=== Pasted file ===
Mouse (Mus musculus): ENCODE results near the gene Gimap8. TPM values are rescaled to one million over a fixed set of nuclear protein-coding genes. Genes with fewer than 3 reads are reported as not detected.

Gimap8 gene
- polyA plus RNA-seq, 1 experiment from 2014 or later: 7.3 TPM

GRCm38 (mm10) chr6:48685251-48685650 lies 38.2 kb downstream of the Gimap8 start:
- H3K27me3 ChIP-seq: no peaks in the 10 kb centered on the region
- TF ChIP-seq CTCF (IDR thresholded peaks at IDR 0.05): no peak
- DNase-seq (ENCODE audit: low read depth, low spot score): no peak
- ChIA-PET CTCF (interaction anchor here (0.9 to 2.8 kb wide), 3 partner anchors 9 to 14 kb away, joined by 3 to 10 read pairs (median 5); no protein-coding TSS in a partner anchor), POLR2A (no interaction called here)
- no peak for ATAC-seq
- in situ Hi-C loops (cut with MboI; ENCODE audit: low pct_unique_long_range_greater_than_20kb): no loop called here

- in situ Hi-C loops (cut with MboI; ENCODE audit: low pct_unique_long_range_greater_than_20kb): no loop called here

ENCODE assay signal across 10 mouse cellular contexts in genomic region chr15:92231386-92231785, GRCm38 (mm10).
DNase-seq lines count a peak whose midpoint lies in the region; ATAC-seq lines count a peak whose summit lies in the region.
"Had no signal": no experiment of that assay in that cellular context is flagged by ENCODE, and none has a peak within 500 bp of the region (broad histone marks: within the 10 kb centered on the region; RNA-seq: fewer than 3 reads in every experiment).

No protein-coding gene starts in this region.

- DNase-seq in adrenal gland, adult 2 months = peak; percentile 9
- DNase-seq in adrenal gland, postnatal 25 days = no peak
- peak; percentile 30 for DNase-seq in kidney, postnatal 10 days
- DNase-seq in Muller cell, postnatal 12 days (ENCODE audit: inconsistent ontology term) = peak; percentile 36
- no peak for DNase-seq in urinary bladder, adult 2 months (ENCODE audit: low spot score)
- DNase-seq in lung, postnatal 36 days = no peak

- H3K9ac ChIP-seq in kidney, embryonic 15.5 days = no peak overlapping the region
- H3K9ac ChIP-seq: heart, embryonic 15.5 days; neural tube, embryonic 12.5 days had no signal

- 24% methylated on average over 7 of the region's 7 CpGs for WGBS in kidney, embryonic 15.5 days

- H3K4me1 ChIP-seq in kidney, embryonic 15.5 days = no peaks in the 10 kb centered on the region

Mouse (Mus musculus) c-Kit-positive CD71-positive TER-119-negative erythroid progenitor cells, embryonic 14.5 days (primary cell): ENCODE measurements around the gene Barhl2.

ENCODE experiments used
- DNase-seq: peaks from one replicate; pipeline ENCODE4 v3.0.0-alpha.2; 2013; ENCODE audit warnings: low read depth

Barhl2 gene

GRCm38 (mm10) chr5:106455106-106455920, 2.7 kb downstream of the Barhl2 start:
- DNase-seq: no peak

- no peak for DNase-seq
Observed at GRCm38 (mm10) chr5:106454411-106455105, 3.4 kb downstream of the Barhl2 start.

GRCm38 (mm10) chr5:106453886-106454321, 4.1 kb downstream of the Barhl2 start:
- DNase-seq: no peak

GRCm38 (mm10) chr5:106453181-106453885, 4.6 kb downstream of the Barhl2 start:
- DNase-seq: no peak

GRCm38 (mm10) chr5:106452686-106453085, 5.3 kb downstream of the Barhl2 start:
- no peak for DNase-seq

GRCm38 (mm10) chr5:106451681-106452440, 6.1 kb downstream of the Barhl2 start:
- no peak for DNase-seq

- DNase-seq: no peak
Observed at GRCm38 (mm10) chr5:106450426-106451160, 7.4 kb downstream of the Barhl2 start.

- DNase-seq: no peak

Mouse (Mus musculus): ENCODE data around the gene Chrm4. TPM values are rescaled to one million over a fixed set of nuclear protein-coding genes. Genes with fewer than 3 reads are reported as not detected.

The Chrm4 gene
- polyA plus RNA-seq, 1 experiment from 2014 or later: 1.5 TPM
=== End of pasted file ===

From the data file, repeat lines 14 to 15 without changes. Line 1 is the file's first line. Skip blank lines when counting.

"Had no signal": no experiment of that assay in that cellular context is flagged by ENCODE, and none has a peak within 500 bp of the region (broad histone marks: within the 10 kb centered on the region; RNA-seq: fewer than 3 reads in every experiment).

No protein-coding gene starts in this region.